His supporters say he is a victim of a witch hunt by environmental groups and media liberals for not disclosing that $1.2 million in research funding supporting his work came from companies with ties to fossil fuels.
As a result, Markey, Boxer, and Whitehouse told JLF and the other 106 organizations to supply names of recipients, institutional affiliations, payment amounts and duration of research, reasons for payment, copies of grants and/or contracts “including any terms containing restrictions related to the disclosure of the source of the payments,” and publications or written materials that resulted from the research.
The request included turning over 10 years of funding data for “grants, fellowships, scholarships, consulting contracts, contracts, honoraria, and speaking events” related to “climate, climate change, global warming, environmental issues, air quality, atmospheric or oceanic topics, greenhouse gas emissions, associated impacts of greenhouse gas emissions, carbon dioxide, methane, aerosols, solar radiation, vulnerable animal species or ecosystems, geology, paleoclimatology, meteorology, astrophysics, or heliophysics.”
“Senator Burr is looking into the committee’s request,” a spokeswoman for U.S. Sen. Richard Burr, R-N.C., said Friday afternoon.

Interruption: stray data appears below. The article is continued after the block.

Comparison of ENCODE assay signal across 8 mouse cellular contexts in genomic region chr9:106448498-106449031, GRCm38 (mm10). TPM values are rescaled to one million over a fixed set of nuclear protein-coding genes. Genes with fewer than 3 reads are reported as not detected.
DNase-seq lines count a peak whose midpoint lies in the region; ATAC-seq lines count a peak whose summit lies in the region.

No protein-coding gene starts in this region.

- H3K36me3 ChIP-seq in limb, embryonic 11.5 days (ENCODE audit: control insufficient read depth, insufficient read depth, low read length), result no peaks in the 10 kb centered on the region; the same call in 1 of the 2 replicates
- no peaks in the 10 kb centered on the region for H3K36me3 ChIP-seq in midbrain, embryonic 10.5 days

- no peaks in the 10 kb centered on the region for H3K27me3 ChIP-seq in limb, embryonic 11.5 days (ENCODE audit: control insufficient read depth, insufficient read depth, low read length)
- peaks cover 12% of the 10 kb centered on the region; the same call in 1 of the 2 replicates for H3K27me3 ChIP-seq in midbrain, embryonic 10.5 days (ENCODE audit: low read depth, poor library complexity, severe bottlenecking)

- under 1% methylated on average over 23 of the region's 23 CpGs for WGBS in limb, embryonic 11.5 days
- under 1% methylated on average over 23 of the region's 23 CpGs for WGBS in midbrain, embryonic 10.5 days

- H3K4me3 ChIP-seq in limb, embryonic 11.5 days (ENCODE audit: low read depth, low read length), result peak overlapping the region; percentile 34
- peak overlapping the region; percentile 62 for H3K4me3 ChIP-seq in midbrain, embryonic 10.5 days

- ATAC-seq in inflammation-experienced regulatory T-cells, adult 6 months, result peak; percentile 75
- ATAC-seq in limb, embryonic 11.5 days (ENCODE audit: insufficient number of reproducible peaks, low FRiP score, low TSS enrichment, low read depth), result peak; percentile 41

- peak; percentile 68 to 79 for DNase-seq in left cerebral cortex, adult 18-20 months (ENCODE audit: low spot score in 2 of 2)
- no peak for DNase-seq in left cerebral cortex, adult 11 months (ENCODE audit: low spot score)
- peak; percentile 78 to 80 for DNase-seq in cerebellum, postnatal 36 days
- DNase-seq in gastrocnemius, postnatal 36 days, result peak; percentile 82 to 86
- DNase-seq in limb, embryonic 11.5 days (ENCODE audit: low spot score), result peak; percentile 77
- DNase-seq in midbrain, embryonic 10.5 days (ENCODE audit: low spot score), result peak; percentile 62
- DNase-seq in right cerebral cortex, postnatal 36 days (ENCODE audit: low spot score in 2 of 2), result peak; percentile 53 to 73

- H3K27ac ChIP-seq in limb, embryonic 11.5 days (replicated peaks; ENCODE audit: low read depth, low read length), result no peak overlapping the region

“All of the majority members of the committee are aware [of the Democrats’ letter]. This was done by the minority, by the Democrats, and obviously not in consultation or coordination with Republicans,” another senior Senate aide said.
In the response letter to the 107 targeted groups, Inhofe and the other Republicans wrote: “Rather than empower scientists and researchers to expand the public discourse on climate science and other environmental topics the [Democrats’] letter could be viewed as an attempt to silence legitimate intellectual and scientific inquiry.”
The Republicans said the credibility of scientific findings and research should be based on compliance with the scientific method, principles of sound science, and ability to stand on their own merits. “The scientific method is a process marked by skepticism and testing, rather than dogma,” they wrote.
“Federal government-sponsored research is good and necessary, but such funding has limits. The federal government does not have a monopoly on funding high-quality scientific research, and many of the nation’s environmental laws require decisions be based on the best scientific information available — not just federally funded research,” the Republican senators wrote.